Attached is a packet label for Armstrong Mitchell’s Gatling rounds.



Be the first on your block to own one.



The Nordenfelt went to Woodin Lab. My Gatling is still for sale. There are 3 known to my current knowledge ; mine , Woodin Lab’s and Vic’s.

I was going to mention the W.R.A.Co. 1" GATLING headstamp but Doc Schmitt beat me to it…


Could you post a clear headstamp photo ? The bullet is unusual. I would like a better look at that as well.

The headstamp of this .45 Gatling cartridge reads SIR.W.G.A.M&CO . 0.45 INCH GATLING and the original load is a full metal jacket made of steel with a round nose and primer cup is brass. Tony, you are showing the label of this same cartridge.

The Gatling used by A. L. Howard in 1885 was made for standard .45 caliber service ammunition (.45-70).

Thanks Fede. I am familiar with the round nosed round that comes with my packet label, but I have never seen the conical pointed bullet in the original picture.

Have you encountered this type of bullet before?


On the subject of provenence. Not with ammo but with guns I have seen quite a few guns go through auction with signed letters, usually from a relative and usually witnessed by a person of suitable stature.

The letter usually takes the form something like.

To whom it may concern
I certify that the (gun) serial no 12345 was owned by my Grandfather Major xxxxx and was used by him at the battle of xxxxx in 1889

A Relative

J Smith Justice of the Peace

I have never seen it with ammo. Unless the person was particularly famous it doesnt add much to the value but it does add interest. Its still up to you whether or not you choose to believe it. Its usually accompanied by other evidence, photo of the man, copies of muster rolls or rolls of Honour if he died in the battle etc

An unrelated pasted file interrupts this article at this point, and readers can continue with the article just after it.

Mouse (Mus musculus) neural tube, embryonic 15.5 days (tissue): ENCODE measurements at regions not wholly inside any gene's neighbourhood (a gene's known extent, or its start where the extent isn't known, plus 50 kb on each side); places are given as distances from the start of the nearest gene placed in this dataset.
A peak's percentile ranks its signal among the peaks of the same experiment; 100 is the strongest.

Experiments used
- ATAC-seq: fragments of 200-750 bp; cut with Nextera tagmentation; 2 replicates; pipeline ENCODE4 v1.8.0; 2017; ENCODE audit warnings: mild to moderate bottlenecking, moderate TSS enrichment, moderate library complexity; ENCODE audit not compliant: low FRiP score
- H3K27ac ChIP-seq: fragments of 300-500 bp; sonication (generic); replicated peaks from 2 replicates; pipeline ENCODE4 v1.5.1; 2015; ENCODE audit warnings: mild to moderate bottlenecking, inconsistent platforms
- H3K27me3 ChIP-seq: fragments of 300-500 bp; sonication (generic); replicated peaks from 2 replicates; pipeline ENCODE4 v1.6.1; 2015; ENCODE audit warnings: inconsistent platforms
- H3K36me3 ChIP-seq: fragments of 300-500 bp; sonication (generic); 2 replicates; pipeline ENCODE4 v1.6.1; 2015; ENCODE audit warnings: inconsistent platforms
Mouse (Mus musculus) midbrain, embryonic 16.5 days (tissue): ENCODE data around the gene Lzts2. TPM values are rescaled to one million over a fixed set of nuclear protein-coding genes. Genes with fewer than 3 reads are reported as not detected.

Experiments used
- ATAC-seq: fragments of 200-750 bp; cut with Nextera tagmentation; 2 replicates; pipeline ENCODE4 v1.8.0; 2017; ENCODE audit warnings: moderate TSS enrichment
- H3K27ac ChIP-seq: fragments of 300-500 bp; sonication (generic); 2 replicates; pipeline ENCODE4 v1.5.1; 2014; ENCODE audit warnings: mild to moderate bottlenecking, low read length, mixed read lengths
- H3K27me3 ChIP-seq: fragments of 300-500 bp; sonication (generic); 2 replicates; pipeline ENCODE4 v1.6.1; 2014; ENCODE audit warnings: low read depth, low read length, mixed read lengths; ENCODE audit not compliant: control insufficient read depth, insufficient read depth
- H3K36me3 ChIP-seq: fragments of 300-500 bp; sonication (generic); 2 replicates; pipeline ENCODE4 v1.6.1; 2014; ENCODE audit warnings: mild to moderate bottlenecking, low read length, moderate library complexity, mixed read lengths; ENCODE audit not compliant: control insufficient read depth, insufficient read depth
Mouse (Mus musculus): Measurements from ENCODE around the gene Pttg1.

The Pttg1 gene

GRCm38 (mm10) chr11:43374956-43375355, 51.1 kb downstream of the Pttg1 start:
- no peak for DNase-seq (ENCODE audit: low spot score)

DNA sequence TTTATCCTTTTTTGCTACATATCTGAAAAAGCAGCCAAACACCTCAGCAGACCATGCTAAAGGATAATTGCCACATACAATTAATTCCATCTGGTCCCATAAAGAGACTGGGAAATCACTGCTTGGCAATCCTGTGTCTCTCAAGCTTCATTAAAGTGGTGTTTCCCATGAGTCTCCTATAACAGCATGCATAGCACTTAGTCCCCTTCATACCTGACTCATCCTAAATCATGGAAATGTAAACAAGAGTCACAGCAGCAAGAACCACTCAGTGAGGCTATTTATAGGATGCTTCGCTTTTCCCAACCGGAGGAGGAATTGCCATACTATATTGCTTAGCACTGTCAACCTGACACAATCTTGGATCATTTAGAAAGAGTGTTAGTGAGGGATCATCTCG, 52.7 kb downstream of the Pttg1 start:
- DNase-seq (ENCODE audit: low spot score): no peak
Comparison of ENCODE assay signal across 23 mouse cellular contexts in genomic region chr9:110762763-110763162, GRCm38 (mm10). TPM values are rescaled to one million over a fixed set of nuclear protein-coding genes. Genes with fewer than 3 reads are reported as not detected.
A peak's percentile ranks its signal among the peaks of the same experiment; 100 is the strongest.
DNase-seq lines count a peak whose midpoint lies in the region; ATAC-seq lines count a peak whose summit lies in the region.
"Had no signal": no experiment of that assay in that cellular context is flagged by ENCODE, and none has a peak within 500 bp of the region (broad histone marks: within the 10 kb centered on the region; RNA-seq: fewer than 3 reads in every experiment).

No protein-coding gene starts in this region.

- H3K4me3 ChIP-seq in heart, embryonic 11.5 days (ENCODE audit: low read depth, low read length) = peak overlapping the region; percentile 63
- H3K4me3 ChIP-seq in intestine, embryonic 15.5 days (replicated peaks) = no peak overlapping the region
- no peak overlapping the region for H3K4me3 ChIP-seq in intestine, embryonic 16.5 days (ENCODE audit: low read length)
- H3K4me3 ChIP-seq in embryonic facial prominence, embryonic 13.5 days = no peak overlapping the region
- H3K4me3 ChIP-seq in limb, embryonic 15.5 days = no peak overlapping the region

I believe there is a .50-70 with a raised “GATLING” as part of the headstamp. I’ve not seen one but very rare, knew of one for trade years ago, but nothing to trade for it. Also I believe Graham Burnside had one. (perhaps the same one?)

Tony, I’ve never this bullet before. This is a very rare cartridge and guess everything is possible.

Armstrong, Mitchell & Co. supplied two .45 Gatling mounted in the “Esmeralda” cruiser delivered to Chile in 1884 (the first vessel made under this company name). There is also a description of four .45 caliber guns delivered to the Chilean navy by this same firm in 1896 (name changed to Armstrong Whitworth & Co. in 1897). Wish I have details of the ammunition supplied.

The only Armstrong, Mitchell & Co. marked Gatling gun I’ve seen was made in 1884.

Okay, my friend sent me a better photo of the head stamp. Here it is.

I also found a page, it talks about a book that covers these particular Gatling guns.
This book indicates that the …577/45 was employed at this battle.
Here are a couple of pages from that book.

Elsewhere in the book it talks about sending out troop armed with Martini-Henry rifles, so we that the .450 cartridge was used in those battles.

Very nice. How about a look at the bullet ?

The pages you are showing belong to different sources but no caliber is mentioned. The second capture was taken from “The Illustrated War News Vol. I No. 6, May 9, 1885” and only mentions a “musket-calibre ten barrel Gatling gun”.

The Batoche battlefield was already researched and there are detailed descriptions of hundreds of artifacts collected in that area. This is a list of cartridges found:

.45 Revolver
.450 Revolver

12 ga shotshell (centerfire & pinfire)
.22 rimfire

.44-40 Winchester
.45-70 (found in four locations were Gatling guns were placed)
.45-75 W.C.F.
.577/.450 M-H (only one bullet with a partial coiled case neck was found)
.577 Snider

Some sketches:




Fede, are the hs of the 45-70 rounds known?